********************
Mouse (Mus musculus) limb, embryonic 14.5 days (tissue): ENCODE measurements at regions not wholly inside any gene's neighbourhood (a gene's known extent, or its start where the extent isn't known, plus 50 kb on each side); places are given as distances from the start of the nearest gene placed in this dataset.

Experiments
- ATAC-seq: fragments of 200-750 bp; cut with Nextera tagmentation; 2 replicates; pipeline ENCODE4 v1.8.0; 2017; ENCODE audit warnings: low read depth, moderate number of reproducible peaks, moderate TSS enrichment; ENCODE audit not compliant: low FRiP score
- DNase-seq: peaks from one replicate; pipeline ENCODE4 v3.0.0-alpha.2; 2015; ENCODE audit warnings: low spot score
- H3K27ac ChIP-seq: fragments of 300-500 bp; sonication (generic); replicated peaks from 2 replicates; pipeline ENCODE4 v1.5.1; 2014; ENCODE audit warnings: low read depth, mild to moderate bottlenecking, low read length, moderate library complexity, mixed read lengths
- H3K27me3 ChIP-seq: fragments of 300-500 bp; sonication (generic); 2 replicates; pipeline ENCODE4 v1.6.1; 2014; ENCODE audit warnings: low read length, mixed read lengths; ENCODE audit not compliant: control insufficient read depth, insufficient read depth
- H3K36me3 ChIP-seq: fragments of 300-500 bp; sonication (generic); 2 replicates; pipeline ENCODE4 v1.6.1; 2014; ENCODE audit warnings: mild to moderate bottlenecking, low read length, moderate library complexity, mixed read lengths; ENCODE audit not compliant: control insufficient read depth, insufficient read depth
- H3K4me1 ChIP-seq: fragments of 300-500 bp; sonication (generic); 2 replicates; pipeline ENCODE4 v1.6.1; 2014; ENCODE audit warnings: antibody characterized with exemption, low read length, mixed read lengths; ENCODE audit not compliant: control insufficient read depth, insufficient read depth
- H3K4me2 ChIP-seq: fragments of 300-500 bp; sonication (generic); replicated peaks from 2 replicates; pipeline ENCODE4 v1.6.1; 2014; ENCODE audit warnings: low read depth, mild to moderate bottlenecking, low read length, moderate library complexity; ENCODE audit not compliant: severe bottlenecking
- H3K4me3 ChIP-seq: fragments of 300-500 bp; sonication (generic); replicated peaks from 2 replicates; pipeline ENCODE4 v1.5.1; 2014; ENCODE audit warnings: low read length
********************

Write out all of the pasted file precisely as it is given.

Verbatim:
Mouse (Mus musculus) limb, embryonic 14.5 days (tissue): ENCODE measurements at regions not wholly inside any gene's neighbourhood (a gene's known extent, or its start where the extent isn't known, plus 50 kb on each side); places are given as distances from the start of the nearest gene placed in this dataset.

Experiments
- ATAC-seq: fragments of 200-750 bp; cut with Nextera tagmentation; 2 replicates; pipeline ENCODE4 v1.8.0; 2017; ENCODE audit warnings: low read depth, moderate number of reproducible peaks, moderate TSS enrichment; ENCODE audit not compliant: low FRiP score
- DNase-seq: peaks from one replicate; pipeline ENCODE4 v3.0.0-alpha.2; 2015; ENCODE audit warnings: low spot score
- H3K27ac ChIP-seq: fragments of 300-500 bp; sonication (generic); replicated peaks from 2 replicates; pipeline ENCODE4 v1.5.1; 2014; ENCODE audit warnings: low read depth, mild to moderate bottlenecking, low read length, moderate library complexity, mixed read lengths
- H3K27me3 ChIP-seq: fragments of 300-500 bp; sonication (generic); 2 replicates; pipeline ENCODE4 v1.6.1; 2014; ENCODE audit warnings: low read length, mixed read lengths; ENCODE audit not compliant: control insufficient read depth, insufficient read depth
- H3K36me3 ChIP-seq: fragments of 300-500 bp; sonication (generic); 2 replicates; pipeline ENCODE4 v1.6.1; 2014; ENCODE audit warnings: mild to moderate bottlenecking, low read length, moderate library complexity, mixed read lengths; ENCODE audit not compliant: control insufficient read depth, insufficient read depth
- H3K4me1 ChIP-seq: fragments of 300-500 bp; sonication (generic); 2 replicates; pipeline ENCODE4 v1.6.1; 2014; ENCODE audit warnings: antibody characterized with exemption, low read length, mixed read lengths; ENCODE audit not compliant: control insufficient read depth, insufficient read depth
- H3K4me2 ChIP-seq: fragments of 300-500 bp; sonication (generic); replicated peaks from 2 replicates; pipeline ENCODE4 v1.6.1; 2014; ENCODE audit warnings: low read depth, mild to moderate bottlenecking, low read length, moderate library complexity; ENCODE audit not compliant: severe bottlenecking
- H3K4me3 ChIP-seq: fragments of 300-500 bp; sonication (generic); replicated peaks from 2 replicates; pipeline ENCODE4 v1.5.1; 2014; ENCODE audit warnings: low read length